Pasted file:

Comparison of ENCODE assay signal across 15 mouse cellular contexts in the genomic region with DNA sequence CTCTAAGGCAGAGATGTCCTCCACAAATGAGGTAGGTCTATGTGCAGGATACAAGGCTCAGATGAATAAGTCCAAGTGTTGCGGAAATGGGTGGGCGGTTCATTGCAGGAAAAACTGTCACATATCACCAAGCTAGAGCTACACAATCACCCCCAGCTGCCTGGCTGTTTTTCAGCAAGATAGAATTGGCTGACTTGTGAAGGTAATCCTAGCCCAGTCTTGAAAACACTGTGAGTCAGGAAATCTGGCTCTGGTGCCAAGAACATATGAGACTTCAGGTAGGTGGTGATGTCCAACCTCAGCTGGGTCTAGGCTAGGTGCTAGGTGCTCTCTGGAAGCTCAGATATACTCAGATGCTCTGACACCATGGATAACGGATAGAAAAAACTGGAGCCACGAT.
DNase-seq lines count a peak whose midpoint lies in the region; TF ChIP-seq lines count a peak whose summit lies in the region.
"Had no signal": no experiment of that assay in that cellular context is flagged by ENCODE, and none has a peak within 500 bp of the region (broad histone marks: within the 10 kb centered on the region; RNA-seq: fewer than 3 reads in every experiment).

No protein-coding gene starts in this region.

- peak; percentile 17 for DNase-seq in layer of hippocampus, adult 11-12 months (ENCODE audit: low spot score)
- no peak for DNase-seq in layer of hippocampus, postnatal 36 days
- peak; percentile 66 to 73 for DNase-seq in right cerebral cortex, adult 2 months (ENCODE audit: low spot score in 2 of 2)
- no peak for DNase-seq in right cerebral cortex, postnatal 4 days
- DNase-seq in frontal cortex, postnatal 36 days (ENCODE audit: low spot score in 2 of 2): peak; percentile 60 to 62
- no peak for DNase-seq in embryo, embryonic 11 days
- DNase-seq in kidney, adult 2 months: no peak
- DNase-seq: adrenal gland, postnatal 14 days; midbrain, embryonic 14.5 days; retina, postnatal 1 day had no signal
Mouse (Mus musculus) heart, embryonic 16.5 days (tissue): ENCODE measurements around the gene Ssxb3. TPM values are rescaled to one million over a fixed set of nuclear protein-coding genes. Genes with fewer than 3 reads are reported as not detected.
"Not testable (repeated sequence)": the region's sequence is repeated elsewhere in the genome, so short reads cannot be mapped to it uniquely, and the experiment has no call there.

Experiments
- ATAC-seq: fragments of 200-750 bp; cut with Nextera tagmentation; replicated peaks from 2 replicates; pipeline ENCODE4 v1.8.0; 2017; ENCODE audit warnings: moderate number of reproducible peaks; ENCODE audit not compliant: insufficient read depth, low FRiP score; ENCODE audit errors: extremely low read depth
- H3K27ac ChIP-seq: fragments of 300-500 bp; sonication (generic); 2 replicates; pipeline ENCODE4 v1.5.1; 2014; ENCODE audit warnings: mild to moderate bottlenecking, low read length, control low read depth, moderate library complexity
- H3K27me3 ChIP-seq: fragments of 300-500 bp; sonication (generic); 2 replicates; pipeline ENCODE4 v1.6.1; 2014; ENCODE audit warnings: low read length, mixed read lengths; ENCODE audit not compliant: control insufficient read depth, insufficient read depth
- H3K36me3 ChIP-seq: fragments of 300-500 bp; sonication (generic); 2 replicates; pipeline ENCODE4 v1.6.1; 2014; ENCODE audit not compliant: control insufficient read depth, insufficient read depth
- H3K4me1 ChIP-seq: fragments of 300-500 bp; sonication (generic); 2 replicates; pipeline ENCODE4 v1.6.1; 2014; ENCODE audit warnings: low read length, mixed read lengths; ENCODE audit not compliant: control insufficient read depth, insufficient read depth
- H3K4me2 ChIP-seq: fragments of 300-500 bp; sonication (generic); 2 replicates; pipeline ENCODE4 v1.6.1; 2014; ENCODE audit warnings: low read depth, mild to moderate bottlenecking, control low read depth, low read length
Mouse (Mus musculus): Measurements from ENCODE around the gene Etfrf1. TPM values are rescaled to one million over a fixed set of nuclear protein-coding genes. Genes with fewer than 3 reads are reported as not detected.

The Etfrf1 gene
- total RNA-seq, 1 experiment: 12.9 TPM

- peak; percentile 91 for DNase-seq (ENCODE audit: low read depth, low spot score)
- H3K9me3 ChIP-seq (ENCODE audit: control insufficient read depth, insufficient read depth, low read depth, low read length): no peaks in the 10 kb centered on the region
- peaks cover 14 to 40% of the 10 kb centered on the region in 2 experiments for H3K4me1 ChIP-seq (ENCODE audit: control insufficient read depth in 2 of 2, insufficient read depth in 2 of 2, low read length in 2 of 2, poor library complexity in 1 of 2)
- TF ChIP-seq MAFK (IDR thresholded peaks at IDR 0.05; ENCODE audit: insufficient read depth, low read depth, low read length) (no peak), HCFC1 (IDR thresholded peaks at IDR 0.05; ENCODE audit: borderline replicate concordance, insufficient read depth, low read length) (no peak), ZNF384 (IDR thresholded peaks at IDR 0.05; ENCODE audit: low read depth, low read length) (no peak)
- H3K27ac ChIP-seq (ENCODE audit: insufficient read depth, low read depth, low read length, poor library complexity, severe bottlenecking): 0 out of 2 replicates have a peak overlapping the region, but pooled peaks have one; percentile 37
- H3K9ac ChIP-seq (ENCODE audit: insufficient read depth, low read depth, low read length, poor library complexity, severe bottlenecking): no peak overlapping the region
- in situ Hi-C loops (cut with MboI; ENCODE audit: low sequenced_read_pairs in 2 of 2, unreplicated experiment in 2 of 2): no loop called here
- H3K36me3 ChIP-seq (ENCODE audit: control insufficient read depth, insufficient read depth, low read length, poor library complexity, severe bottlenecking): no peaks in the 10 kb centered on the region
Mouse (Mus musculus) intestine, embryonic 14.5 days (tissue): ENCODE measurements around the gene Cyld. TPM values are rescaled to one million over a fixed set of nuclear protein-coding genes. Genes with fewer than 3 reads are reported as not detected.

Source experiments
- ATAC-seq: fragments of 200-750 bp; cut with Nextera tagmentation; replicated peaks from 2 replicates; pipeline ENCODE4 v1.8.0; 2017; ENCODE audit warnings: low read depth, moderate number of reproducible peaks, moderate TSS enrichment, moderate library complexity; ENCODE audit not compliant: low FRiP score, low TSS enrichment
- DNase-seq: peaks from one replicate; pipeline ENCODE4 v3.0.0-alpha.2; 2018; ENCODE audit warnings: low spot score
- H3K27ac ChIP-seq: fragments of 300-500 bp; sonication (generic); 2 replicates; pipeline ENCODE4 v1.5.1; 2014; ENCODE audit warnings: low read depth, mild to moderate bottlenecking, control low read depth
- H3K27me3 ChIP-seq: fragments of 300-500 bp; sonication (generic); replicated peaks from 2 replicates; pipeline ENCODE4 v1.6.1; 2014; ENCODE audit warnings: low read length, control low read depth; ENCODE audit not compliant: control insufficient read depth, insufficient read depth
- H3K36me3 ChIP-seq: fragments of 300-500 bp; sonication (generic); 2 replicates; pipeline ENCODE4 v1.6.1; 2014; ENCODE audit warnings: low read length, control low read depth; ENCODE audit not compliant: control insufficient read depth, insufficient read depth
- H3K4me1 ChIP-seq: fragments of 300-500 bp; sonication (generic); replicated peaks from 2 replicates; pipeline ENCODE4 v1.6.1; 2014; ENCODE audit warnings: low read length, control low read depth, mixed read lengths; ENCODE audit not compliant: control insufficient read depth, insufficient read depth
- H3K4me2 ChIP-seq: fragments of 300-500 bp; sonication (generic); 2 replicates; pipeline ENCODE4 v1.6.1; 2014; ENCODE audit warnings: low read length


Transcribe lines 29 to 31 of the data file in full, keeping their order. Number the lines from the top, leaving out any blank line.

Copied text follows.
- H3K27ac ChIP-seq (ENCODE audit: insufficient read depth, low read depth, low read length, poor library complexity, severe bottlenecking): 0 out of 2 replicates have a peak overlapping the region, but pooled peaks have one; percentile 37
- H3K9ac ChIP-seq (ENCODE audit: insufficient read depth, low read depth, low read length, poor library complexity, severe bottlenecking): no peak overlapping the region
- in situ Hi-C loops (cut with MboI; ENCODE audit: low sequenced_read_pairs in 2 of 2, unreplicated experiment in 2 of 2): no loop called here